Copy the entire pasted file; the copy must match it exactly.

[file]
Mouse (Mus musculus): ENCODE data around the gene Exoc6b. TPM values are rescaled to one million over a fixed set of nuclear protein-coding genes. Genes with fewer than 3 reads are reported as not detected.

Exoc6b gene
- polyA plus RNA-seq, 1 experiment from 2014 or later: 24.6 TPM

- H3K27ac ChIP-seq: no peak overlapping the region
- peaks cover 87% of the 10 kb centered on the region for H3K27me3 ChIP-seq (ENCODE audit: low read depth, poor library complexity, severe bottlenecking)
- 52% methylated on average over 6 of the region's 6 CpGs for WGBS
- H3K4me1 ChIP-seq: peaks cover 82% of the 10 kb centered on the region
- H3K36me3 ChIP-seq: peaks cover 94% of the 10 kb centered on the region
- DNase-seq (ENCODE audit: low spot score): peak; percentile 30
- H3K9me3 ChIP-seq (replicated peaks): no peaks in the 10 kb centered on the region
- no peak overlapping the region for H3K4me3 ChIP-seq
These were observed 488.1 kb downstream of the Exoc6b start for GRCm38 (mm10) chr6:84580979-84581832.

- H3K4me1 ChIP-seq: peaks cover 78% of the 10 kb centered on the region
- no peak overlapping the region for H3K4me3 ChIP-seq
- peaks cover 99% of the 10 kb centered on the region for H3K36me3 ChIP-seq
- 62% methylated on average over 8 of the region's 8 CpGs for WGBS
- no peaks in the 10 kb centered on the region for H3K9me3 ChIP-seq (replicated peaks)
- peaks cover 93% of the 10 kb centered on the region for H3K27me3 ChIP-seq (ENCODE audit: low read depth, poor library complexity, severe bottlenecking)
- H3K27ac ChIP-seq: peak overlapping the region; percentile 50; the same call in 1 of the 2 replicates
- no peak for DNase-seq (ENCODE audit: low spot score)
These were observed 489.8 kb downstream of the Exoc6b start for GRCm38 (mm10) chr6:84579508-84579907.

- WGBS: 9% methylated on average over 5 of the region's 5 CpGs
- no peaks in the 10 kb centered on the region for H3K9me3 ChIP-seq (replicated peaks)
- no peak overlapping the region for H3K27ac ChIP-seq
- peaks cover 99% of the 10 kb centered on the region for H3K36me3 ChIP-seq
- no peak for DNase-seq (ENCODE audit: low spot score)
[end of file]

Mouse (Mus musculus): ENCODE data around the gene Exoc6b. TPM values are rescaled to one million over a fixed set of nuclear protein-coding genes. Genes with fewer than 3 reads are reported as not detected.

Exoc6b gene
- polyA plus RNA-seq, 1 experiment from 2014 or later: 24.6 TPM

- H3K27ac ChIP-seq: no peak overlapping the region
- peaks cover 87% of the 10 kb centered on the region for H3K27me3 ChIP-seq (ENCODE audit: low read depth, poor library complexity, severe bottlenecking)
- 52% methylated on average over 6 of the region's 6 CpGs for WGBS
- H3K4me1 ChIP-seq: peaks cover 82% of the 10 kb centered on the region
- H3K36me3 ChIP-seq: peaks cover 94% of the 10 kb centered on the region
- DNase-seq (ENCODE audit: low spot score): peak; percentile 30
- H3K9me3 ChIP-seq (replicated peaks): no peaks in the 10 kb centered on the region
- no peak overlapping the region for H3K4me3 ChIP-seq
These were observed 488.1 kb downstream of the Exoc6b start for GRCm38 (mm10) chr6:84580979-84581832.

- H3K4me1 ChIP-seq: peaks cover 78% of the 10 kb centered on the region
- no peak overlapping the region for H3K4me3 ChIP-seq
- peaks cover 99% of the 10 kb centered on the region for H3K36me3 ChIP-seq
- 62% methylated on average over 8 of the region's 8 CpGs for WGBS
- no peaks in the 10 kb centered on the region for H3K9me3 ChIP-seq (replicated peaks)
- peaks cover 93% of the 10 kb centered on the region for H3K27me3 ChIP-seq (ENCODE audit: low read depth, poor library complexity, severe bottlenecking)
- H3K27ac ChIP-seq: peak overlapping the region; percentile 50; the same call in 1 of the 2 replicates
- no peak for DNase-seq (ENCODE audit: low spot score)
These were observed 489.8 kb downstream of the Exoc6b start for GRCm38 (mm10) chr6:84579508-84579907.

- WGBS: 9% methylated on average over 5 of the region's 5 CpGs
- no peaks in the 10 kb centered on the region for H3K9me3 ChIP-seq (replicated peaks)
- no peak overlapping the region for H3K27ac ChIP-seq
- peaks cover 99% of the 10 kb centered on the region for H3K36me3 ChIP-seq
- no peak for DNase-seq (ENCODE audit: low spot score)